A Rabbi Walks into the Vatican and Shares Some Poetic Theology of Love

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November 20, 2014 by Alex Johannigman

humanum_screen_shot-255x255I was really excited when I first heard about the Humanum Conference, both because it was going to cover marriage and gender, a topic that (as a self described ToBsessive Catholic) I find really interesting and in need of discussion, and also because it was going to be a truly ecumenical gathering, brining in voices from the Catholic, Protestant, Jewish, and Muslim worlds.

Although I doubt I’ll find the time to read up on everything that was said during the conference which concluded yesterday, I’ve been hearing a lot of great things being said about the presentation given by Rabbi Jonathan Sacks, the retired Chief Rabbi of the UK and the Commonwealth, so I decided to start by watching his speech. I was very impressed by what he added to the conversation. One of the things I admire most about the Jewish faith is how poetic a lot of their theology is. Rather than speak about all the problems that the modern definition of marriage has (the chaos and confusion, high divorce rates, infidelity, abortion and contraception, ignoring of gender, etc.), he discusses why marriage as it has been understood throughout history is so beautiful and necessary.

If you have the time, you should absolutely check out the highlights or the full video but if you only have a couple minutes, here are some of my favorite quotes (Thanks to blogger AskTheBigot for pulling all of these out on her recent post on the conference. I only added a little bit.):

7.5x4.75 inch b&w r05 draft 01.indd“Some cultures teach that we are nothing. Others teach that we are everything. But the Jewish view is we are half and we must open ourselves to another if we are to become whole… In Judaism, faith is a marriage.”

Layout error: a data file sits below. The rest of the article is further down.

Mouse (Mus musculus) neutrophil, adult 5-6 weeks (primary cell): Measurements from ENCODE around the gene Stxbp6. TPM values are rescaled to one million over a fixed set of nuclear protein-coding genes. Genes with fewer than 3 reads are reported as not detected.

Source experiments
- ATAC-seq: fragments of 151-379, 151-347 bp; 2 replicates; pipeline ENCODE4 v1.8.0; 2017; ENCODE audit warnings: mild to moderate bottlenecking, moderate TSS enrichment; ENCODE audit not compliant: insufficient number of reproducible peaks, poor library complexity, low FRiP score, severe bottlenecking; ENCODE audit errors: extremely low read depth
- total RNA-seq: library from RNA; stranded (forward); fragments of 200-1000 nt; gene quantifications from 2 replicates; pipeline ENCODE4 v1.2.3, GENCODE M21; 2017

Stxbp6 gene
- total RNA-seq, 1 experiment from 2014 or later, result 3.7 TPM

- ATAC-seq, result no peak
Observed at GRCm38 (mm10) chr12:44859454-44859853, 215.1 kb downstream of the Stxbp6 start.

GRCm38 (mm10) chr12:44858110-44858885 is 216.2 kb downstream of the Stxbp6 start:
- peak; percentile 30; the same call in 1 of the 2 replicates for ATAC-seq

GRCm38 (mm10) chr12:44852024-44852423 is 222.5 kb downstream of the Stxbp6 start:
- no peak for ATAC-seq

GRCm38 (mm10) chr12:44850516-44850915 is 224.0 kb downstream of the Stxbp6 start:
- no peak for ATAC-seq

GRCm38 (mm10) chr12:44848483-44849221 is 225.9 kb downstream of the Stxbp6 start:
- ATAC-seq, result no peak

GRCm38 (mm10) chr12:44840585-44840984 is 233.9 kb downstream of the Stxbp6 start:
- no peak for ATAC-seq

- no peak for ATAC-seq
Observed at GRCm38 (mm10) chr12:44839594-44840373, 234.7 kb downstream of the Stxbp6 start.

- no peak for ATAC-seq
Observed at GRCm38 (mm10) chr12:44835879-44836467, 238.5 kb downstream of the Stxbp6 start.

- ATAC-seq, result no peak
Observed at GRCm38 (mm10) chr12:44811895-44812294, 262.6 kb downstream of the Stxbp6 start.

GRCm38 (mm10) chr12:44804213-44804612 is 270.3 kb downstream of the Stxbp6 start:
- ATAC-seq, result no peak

“What made the traditional family remarkable is what it brought together. And what it brought together was sexual drive, physical desire, friendship, companionship, emotional kinship and love, the begetting of children, their protection and care, their early education, their induction into an identity and a history. Seldom has any institution woven together so many different drives and desires, so many different roles and responsibilities. It made sense of the world and gave it a human face. The face of love.”

“Almost everything which marriage once brought together has been split apart. Sex has been divorced from love, love has been divorced from commitment, marriage has been separated from having children, and having children has been separated from responsibility for their care.”

“The injustice of it all. The children who are deprived of these things, cry out to heaven.”

“It will go down in history, the western abandonment of marriage, as one of the tragic instances of what Fredrick Hayek called the “fatal conceit.” That somehow we know better than the wisdom of the ages and can defy the lessons of history. No one surely wants to go back to the narrow prejudices of the past, but our compassion for those who choose to live differently should not inhibit us for being advocates for the single most humanizing institution in history.”

“And so it has been ever since, that when a man and woman turn to one another in a bond of faithfulness God robes them in garments of light. And we come as close as we will ever get to God himself, bringing new life into being. Turning the prose of biology into the poetry of the human spirit, and redeeming the darkness of the world by the radiance of love.”


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